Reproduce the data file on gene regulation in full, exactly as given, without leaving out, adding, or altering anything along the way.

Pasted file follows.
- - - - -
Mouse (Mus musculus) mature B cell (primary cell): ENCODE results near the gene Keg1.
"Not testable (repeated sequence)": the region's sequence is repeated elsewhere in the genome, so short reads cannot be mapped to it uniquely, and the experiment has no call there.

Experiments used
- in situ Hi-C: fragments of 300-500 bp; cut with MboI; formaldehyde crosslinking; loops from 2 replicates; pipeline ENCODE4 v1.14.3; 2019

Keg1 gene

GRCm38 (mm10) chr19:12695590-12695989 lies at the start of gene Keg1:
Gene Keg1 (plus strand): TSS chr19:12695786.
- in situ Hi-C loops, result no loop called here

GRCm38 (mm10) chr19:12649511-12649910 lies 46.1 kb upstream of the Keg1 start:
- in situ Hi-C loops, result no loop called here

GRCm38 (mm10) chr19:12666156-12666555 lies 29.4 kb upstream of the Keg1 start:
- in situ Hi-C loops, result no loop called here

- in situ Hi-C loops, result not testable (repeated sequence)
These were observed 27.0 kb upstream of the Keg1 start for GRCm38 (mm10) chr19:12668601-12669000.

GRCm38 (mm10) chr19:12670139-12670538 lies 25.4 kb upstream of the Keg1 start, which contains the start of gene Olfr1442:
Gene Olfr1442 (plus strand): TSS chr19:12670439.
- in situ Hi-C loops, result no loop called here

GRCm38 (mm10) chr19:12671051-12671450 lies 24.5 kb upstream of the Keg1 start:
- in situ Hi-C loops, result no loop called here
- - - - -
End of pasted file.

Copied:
Mouse (Mus musculus) mature B cell (primary cell): ENCODE results near the gene Keg1.
"Not testable (repeated sequence)": the region's sequence is repeated elsewhere in the genome, so short reads cannot be mapped to it uniquely, and the experiment has no call there.

Experiments used
- in situ Hi-C: fragments of 300-500 bp; cut with MboI; formaldehyde crosslinking; loops from 2 replicates; pipeline ENCODE4 v1.14.3; 2019

Keg1 gene

GRCm38 (mm10) chr19:12695590-12695989 lies at the start of gene Keg1:
Gene Keg1 (plus strand): TSS chr19:12695786.
- in situ Hi-C loops, result no loop called here

GRCm38 (mm10) chr19:12649511-12649910 lies 46.1 kb upstream of the Keg1 start:
- in situ Hi-C loops, result no loop called here

GRCm38 (mm10) chr19:12666156-12666555 lies 29.4 kb upstream of the Keg1 start:
- in situ Hi-C loops, result no loop called here

- in situ Hi-C loops, result not testable (repeated sequence)
These were observed 27.0 kb upstream of the Keg1 start for GRCm38 (mm10) chr19:12668601-12669000.

GRCm38 (mm10) chr19:12670139-12670538 lies 25.4 kb upstream of the Keg1 start, which contains the start of gene Olfr1442:
Gene Olfr1442 (plus strand): TSS chr19:12670439.
- in situ Hi-C loops, result no loop called here

GRCm38 (mm10) chr19:12671051-12671450 lies 24.5 kb upstream of the Keg1 start:
- in situ Hi-C loops, result no loop called here